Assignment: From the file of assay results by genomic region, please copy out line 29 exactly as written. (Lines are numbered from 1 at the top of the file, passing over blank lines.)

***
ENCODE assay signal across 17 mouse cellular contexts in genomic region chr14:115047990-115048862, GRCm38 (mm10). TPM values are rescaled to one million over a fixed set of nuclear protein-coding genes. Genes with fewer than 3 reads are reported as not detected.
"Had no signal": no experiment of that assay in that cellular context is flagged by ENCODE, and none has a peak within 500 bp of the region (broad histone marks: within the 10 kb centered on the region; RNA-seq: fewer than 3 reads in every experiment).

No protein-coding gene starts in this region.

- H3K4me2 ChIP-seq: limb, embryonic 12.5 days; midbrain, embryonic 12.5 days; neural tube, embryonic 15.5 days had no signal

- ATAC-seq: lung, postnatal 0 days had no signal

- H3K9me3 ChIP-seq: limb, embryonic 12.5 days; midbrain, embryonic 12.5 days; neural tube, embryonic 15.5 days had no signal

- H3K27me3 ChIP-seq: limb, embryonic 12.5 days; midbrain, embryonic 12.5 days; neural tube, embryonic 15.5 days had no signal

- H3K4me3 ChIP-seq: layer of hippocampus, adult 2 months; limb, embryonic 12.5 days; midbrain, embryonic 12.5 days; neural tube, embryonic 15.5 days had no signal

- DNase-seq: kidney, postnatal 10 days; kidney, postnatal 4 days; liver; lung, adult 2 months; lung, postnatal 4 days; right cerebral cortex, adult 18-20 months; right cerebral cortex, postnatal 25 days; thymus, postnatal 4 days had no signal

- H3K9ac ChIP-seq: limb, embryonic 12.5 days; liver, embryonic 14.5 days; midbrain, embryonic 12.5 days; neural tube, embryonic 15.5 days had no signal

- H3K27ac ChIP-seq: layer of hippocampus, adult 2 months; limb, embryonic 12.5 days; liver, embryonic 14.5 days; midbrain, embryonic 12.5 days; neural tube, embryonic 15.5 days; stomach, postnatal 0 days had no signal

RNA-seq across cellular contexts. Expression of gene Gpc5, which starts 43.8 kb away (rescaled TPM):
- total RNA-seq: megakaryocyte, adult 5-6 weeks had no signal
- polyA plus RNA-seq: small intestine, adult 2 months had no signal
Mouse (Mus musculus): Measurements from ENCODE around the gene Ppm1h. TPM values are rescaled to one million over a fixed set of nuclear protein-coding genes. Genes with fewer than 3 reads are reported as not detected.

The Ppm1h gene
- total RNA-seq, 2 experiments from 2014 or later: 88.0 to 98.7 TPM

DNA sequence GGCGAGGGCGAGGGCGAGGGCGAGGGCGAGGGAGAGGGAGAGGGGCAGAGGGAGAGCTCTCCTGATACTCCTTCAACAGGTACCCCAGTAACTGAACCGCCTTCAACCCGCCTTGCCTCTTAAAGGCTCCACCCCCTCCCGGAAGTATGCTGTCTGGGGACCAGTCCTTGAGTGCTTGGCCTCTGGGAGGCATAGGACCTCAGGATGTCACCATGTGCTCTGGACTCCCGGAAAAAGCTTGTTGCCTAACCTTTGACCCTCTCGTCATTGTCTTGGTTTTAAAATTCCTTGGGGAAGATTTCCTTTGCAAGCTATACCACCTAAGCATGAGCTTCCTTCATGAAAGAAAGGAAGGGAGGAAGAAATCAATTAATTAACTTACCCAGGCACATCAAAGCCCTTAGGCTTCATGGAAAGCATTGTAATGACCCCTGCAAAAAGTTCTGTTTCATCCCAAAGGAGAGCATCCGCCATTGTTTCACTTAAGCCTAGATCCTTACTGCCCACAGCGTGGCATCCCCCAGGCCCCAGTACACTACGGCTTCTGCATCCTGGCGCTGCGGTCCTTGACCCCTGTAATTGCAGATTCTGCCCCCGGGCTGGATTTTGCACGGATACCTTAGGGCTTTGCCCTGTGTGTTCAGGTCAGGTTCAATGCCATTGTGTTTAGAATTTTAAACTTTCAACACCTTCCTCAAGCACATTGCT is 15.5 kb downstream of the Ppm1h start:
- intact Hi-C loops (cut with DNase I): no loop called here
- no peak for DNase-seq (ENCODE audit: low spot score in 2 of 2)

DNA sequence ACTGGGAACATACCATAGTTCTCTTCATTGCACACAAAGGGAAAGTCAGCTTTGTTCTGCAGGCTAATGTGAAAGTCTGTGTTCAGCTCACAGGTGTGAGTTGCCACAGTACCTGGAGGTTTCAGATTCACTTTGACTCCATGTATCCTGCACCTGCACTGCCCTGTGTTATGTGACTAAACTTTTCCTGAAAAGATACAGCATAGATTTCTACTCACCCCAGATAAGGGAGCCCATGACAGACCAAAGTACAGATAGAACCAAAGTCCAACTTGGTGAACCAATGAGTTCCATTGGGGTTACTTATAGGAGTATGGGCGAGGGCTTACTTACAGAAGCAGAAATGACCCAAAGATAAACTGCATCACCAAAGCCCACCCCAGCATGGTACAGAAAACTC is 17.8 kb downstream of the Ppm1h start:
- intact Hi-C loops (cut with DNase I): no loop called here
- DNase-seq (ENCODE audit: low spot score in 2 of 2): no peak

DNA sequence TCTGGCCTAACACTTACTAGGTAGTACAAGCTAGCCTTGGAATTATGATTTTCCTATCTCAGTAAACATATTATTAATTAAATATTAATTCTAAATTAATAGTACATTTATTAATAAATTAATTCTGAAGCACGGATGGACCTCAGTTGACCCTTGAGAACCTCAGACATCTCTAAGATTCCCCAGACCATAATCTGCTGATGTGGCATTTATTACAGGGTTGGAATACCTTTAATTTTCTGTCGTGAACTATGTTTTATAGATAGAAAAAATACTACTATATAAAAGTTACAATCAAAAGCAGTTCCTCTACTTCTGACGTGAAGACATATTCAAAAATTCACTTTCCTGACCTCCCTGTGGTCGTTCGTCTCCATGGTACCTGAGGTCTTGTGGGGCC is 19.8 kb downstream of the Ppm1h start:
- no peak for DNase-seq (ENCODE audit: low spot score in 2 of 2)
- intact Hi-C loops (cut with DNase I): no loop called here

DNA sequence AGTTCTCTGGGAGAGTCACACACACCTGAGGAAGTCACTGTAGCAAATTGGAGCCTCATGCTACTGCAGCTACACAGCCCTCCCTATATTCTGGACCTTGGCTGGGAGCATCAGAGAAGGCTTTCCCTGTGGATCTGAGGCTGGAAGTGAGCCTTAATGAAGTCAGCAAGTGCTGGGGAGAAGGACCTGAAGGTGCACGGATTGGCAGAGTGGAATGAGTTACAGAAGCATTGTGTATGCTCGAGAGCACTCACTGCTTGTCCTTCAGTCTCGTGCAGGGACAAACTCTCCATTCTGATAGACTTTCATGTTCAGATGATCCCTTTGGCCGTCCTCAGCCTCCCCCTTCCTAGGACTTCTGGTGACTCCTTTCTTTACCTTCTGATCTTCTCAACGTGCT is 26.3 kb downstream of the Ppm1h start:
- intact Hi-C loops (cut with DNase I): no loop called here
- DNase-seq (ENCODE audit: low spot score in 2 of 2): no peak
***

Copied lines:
- DNase-seq (ENCODE audit: low spot score in 2 of 2): no peak